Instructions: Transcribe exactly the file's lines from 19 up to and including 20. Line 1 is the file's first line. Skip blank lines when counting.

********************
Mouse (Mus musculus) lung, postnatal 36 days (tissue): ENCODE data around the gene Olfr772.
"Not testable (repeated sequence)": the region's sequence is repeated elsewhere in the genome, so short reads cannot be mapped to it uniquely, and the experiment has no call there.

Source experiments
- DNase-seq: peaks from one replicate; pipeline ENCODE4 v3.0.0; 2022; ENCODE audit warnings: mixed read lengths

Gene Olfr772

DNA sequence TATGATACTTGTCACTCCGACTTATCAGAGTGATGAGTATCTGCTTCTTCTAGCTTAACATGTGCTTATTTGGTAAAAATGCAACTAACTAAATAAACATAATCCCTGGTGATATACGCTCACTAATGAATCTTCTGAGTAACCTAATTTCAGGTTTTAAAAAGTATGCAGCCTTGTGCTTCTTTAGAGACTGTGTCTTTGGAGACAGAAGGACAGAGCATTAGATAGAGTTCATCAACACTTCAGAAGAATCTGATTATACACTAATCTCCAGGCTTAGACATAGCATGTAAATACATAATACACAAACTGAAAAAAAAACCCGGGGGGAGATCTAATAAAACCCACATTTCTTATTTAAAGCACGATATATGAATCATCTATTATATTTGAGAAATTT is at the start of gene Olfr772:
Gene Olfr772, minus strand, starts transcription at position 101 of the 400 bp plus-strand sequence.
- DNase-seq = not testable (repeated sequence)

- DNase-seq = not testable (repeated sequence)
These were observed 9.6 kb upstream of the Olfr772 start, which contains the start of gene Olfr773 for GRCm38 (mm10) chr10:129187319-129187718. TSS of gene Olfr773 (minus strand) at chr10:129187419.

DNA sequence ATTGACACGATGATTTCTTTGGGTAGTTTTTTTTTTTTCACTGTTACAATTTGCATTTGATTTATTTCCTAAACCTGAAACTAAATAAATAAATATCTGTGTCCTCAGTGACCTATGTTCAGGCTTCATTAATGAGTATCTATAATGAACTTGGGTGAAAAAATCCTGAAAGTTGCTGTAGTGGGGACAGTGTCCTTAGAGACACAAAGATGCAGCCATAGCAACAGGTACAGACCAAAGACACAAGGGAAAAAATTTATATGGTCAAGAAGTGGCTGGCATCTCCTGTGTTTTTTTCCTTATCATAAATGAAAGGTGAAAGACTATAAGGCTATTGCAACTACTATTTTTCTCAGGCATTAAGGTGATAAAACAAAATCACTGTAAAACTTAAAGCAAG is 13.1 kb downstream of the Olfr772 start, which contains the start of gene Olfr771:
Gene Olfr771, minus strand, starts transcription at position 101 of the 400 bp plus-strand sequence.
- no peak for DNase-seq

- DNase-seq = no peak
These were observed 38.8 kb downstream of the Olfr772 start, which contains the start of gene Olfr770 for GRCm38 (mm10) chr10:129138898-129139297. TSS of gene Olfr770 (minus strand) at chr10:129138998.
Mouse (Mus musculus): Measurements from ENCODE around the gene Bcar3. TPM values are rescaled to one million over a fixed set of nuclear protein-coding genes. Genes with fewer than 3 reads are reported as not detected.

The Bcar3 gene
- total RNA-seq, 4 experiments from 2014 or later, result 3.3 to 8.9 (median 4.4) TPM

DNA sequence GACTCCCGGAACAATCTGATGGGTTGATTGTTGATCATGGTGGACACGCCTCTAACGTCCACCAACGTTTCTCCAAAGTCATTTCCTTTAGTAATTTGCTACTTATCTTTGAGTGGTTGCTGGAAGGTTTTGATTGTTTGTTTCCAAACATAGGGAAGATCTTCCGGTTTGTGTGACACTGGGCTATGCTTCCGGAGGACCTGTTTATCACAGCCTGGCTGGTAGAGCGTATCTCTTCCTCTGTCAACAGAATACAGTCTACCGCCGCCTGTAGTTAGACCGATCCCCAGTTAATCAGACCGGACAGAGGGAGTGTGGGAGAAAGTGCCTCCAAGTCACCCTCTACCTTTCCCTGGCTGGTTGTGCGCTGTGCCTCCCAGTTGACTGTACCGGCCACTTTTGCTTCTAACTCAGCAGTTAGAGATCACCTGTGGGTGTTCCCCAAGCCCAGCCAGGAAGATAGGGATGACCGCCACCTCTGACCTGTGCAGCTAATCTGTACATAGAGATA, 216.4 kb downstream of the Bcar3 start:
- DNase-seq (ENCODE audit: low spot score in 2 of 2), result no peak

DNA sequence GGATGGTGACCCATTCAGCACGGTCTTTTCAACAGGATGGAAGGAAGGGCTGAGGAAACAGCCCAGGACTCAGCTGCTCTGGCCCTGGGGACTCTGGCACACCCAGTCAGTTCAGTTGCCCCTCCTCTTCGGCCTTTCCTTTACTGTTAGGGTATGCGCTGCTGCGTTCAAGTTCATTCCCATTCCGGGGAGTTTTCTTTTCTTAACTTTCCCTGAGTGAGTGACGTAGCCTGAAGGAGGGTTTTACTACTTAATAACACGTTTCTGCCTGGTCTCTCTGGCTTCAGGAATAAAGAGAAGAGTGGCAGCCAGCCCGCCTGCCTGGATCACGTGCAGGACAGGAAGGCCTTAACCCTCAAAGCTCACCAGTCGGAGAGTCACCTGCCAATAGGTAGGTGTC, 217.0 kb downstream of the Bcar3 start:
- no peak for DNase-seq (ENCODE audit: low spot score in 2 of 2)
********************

DNA sequence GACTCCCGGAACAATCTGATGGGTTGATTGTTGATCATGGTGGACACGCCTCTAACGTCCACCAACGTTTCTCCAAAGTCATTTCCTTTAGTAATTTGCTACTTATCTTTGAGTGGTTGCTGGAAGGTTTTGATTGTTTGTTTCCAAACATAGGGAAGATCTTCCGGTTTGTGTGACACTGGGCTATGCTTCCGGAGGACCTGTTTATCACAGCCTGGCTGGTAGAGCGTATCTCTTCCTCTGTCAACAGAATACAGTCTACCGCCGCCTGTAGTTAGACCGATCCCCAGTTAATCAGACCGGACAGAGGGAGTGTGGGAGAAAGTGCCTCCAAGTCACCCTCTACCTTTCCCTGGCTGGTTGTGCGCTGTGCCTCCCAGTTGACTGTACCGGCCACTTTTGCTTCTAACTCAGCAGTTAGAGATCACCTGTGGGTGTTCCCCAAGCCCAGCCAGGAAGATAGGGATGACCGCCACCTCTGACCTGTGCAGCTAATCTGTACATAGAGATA, 216.4 kb downstream of the Bcar3 start:
- DNase-seq (ENCODE audit: low spot score in 2 of 2), result no peak